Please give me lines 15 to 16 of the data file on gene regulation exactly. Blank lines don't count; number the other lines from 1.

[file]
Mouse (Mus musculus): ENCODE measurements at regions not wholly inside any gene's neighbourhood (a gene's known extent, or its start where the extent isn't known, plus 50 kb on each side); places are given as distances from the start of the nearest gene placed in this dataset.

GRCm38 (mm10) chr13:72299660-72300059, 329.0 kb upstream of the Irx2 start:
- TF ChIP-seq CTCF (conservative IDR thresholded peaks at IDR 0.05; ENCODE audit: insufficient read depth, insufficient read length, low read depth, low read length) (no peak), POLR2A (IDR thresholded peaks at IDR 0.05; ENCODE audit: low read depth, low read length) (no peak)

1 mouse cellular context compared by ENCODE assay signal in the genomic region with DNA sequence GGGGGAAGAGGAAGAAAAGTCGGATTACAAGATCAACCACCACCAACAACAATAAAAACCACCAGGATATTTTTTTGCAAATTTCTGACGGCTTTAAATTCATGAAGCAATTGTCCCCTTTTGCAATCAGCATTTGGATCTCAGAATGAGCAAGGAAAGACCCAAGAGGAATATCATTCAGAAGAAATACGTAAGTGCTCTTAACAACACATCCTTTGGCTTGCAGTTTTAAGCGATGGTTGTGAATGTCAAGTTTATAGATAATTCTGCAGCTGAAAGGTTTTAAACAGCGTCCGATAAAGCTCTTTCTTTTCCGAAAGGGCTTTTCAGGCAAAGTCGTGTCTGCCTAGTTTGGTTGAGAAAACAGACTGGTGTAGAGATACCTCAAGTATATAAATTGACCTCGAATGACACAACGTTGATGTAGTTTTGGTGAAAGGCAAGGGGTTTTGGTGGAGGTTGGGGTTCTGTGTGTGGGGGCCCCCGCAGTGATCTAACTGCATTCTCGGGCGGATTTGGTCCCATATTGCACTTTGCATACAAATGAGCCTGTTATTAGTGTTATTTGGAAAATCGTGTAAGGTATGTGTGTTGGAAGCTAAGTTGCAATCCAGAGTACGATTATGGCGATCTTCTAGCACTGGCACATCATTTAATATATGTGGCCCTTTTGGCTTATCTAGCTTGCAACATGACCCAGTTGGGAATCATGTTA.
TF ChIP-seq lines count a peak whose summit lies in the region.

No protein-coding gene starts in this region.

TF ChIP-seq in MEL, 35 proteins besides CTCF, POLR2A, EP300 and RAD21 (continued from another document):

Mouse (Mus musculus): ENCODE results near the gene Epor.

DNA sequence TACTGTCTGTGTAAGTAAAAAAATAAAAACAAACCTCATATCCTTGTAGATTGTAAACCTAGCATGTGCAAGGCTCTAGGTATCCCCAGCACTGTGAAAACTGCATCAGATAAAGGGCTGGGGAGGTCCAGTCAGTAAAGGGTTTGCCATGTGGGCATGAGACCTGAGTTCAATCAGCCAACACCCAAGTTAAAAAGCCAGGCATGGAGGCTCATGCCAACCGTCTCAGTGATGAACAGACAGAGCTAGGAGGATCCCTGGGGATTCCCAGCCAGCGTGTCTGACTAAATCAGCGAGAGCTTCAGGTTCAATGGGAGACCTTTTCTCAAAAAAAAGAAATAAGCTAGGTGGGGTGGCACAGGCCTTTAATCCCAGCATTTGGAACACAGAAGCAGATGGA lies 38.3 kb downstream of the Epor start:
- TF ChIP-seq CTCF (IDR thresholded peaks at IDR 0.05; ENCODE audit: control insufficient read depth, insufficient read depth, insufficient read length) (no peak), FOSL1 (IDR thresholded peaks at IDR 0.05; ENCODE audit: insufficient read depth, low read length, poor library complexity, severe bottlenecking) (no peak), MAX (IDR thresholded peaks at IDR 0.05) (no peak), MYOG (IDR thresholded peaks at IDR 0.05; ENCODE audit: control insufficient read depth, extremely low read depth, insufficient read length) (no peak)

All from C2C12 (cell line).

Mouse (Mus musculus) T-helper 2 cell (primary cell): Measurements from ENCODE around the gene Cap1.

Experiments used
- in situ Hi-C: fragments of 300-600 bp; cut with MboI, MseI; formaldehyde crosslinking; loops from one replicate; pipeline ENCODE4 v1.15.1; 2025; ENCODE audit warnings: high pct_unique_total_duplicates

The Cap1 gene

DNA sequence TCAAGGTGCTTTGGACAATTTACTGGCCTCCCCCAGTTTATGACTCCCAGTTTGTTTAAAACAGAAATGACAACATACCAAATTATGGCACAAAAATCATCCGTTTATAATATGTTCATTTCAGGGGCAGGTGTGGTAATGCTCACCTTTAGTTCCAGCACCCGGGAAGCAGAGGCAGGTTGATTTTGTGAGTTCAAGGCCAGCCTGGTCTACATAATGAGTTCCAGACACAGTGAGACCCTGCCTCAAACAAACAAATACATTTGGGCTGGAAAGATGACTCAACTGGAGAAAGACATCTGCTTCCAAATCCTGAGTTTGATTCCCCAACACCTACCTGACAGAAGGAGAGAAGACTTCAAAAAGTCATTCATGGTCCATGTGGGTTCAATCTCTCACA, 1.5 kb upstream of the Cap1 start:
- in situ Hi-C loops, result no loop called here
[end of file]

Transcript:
The Cap1 gene

DNA sequence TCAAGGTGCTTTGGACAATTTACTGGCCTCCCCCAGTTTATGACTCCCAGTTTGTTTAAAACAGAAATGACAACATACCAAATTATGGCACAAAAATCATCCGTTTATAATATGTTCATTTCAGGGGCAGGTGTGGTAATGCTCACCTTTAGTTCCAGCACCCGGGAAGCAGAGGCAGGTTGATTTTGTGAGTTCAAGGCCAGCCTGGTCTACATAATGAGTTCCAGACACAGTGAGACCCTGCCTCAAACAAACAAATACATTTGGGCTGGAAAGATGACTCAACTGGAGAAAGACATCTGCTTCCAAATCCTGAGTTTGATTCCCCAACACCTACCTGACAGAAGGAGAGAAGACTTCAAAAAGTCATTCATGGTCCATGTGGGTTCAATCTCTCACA, 1.5 kb upstream of the Cap1 start: